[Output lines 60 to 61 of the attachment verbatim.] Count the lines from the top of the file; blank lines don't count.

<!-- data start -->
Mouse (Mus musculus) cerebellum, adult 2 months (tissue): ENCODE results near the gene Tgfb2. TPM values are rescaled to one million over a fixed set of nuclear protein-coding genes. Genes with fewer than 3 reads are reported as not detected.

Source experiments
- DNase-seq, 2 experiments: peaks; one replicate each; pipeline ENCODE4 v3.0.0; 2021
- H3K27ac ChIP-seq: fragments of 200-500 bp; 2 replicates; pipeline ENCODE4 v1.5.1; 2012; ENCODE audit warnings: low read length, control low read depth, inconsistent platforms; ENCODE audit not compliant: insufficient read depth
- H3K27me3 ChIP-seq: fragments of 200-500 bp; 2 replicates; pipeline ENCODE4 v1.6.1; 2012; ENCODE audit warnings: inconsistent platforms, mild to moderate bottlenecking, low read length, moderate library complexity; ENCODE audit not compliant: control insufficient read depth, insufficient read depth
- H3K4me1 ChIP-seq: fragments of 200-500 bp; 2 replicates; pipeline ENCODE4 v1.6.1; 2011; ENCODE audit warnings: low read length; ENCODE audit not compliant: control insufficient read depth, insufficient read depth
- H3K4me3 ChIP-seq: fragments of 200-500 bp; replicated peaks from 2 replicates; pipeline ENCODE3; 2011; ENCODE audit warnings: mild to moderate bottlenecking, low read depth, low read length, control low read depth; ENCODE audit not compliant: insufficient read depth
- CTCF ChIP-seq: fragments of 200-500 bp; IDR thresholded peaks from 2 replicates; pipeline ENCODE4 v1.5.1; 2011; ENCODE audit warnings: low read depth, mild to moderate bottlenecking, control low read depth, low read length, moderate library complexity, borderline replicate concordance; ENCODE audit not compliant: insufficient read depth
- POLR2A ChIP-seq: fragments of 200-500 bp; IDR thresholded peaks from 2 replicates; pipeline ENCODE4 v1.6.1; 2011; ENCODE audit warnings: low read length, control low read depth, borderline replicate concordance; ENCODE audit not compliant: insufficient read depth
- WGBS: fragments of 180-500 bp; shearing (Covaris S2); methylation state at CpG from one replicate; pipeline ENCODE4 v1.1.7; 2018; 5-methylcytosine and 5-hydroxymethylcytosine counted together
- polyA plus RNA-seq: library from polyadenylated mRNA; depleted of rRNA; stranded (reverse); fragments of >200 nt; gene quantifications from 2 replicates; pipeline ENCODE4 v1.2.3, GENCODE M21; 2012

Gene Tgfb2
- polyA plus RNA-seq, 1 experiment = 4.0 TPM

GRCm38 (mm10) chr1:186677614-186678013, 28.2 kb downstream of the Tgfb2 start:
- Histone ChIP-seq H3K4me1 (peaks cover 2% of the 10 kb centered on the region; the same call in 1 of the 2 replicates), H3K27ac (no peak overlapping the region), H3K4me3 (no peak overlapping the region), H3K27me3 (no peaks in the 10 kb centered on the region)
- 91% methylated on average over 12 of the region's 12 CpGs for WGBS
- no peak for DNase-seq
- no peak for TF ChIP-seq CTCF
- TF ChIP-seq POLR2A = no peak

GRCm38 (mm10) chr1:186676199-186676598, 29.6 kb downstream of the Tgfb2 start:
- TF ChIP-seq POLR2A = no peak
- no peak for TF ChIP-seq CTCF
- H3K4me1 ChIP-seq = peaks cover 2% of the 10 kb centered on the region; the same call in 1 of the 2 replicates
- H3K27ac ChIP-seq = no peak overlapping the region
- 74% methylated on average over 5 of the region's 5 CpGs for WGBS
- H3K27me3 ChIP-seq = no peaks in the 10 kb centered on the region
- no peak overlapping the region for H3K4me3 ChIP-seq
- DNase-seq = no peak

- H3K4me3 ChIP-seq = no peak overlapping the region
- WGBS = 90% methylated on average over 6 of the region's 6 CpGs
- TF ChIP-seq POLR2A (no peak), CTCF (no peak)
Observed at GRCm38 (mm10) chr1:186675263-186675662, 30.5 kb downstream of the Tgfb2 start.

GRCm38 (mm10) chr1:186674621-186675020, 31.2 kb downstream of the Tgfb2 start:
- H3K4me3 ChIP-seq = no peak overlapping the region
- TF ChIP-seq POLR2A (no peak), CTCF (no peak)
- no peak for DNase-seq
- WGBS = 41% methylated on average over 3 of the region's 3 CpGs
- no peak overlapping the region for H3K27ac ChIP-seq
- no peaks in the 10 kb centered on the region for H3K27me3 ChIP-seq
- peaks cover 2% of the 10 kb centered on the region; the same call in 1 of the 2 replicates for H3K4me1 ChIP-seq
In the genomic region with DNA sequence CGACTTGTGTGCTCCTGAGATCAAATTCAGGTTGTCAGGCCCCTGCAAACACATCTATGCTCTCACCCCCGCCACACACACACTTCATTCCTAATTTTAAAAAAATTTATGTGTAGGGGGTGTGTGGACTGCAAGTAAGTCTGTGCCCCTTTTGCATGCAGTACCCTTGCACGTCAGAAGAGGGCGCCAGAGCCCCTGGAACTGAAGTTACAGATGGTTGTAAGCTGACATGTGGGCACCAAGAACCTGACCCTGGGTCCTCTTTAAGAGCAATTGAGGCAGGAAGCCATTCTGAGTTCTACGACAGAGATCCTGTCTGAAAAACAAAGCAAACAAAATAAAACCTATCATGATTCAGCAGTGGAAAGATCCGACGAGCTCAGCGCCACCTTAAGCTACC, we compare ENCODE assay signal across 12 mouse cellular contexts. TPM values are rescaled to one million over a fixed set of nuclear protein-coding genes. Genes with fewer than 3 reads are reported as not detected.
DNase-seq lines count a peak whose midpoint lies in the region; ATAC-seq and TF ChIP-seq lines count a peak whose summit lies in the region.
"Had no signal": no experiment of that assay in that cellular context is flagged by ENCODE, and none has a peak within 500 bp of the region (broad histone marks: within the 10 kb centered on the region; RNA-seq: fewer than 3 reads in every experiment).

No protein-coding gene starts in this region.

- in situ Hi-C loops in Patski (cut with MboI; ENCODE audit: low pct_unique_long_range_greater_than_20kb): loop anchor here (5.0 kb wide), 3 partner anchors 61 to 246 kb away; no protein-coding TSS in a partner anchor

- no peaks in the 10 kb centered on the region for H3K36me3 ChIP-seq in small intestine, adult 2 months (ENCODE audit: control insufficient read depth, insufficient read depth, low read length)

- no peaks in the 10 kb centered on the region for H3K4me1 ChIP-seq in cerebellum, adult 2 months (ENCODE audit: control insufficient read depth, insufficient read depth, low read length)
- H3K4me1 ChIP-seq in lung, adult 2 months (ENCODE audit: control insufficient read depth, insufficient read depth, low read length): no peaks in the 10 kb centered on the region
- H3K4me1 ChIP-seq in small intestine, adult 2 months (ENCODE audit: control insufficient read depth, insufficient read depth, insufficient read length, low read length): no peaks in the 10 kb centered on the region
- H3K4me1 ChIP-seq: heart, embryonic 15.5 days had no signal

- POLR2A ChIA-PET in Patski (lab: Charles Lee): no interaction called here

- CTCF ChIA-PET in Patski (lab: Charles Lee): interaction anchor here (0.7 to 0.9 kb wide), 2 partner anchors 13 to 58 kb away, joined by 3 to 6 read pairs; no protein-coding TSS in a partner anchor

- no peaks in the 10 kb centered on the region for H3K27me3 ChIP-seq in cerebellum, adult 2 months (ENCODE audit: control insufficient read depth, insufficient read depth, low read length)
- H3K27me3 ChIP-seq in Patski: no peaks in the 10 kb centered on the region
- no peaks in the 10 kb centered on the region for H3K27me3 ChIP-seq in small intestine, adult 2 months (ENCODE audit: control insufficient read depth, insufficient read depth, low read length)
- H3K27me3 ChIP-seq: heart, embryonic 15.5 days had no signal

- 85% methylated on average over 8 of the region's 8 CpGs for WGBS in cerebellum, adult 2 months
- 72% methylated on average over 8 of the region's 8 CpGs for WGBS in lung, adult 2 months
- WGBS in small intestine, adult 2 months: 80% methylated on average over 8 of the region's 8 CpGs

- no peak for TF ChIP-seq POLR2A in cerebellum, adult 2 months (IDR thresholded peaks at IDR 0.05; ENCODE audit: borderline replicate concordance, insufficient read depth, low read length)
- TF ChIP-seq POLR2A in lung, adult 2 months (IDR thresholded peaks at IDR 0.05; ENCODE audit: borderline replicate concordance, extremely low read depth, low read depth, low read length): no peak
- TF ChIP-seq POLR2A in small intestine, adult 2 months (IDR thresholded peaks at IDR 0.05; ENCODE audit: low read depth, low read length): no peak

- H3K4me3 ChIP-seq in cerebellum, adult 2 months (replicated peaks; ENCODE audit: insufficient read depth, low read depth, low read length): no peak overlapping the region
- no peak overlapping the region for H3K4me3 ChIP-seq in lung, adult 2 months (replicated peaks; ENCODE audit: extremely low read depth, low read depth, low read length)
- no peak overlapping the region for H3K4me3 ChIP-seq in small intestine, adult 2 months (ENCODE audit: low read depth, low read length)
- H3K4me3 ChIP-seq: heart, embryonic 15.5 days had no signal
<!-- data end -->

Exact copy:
- no peak for TF ChIP-seq POLR2A in cerebellum, adult 2 months (IDR thresholded peaks at IDR 0.05; ENCODE audit: borderline replicate concordance, insufficient read depth, low read length)
- TF ChIP-seq POLR2A in lung, adult 2 months (IDR thresholded peaks at IDR 0.05; ENCODE audit: borderline replicate concordance, extremely low read depth, low read depth, low read length): no peak